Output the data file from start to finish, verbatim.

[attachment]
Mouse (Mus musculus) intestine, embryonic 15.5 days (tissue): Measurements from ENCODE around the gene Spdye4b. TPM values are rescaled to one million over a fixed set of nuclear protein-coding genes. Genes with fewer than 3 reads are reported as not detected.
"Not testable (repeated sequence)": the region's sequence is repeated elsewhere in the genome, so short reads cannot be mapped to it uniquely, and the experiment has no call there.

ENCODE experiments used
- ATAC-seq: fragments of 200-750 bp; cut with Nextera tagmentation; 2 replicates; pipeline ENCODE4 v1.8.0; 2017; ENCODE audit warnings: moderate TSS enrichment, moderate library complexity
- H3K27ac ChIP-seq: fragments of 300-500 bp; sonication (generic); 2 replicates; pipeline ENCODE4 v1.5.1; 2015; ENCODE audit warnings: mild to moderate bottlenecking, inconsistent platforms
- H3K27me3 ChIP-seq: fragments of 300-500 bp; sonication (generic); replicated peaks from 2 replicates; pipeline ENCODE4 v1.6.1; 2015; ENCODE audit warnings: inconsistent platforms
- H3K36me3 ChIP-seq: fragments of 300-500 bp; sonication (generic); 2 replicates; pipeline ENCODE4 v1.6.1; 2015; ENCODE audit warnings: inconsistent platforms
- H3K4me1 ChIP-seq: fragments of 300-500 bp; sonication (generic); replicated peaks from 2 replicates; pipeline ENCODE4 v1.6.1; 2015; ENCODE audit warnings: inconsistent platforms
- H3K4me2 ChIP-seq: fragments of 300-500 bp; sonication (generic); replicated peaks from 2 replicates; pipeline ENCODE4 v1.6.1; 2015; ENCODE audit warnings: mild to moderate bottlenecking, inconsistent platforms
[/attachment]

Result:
Mouse (Mus musculus) intestine, embryonic 15.5 days (tissue): Measurements from ENCODE around the gene Spdye4b. TPM values are rescaled to one million over a fixed set of nuclear protein-coding genes. Genes with fewer than 3 reads are reported as not detected.
"Not testable (repeated sequence)": the region's sequence is repeated elsewhere in the genome, so short reads cannot be mapped to it uniquely, and the experiment has no call there.

ENCODE experiments used
- ATAC-seq: fragments of 200-750 bp; cut with Nextera tagmentation; 2 replicates; pipeline ENCODE4 v1.8.0; 2017; ENCODE audit warnings: moderate TSS enrichment, moderate library complexity
- H3K27ac ChIP-seq: fragments of 300-500 bp; sonication (generic); 2 replicates; pipeline ENCODE4 v1.5.1; 2015; ENCODE audit warnings: mild to moderate bottlenecking, inconsistent platforms
- H3K27me3 ChIP-seq: fragments of 300-500 bp; sonication (generic); replicated peaks from 2 replicates; pipeline ENCODE4 v1.6.1; 2015; ENCODE audit warnings: inconsistent platforms
- H3K36me3 ChIP-seq: fragments of 300-500 bp; sonication (generic); 2 replicates; pipeline ENCODE4 v1.6.1; 2015; ENCODE audit warnings: inconsistent platforms
- H3K4me1 ChIP-seq: fragments of 300-500 bp; sonication (generic); replicated peaks from 2 replicates; pipeline ENCODE4 v1.6.1; 2015; ENCODE audit warnings: inconsistent platforms
- H3K4me2 ChIP-seq: fragments of 300-500 bp; sonication (generic); replicated peaks from 2 replicates; pipeline ENCODE4 v1.6.1; 2015; ENCODE audit warnings: mild to moderate bottlenecking, inconsistent platforms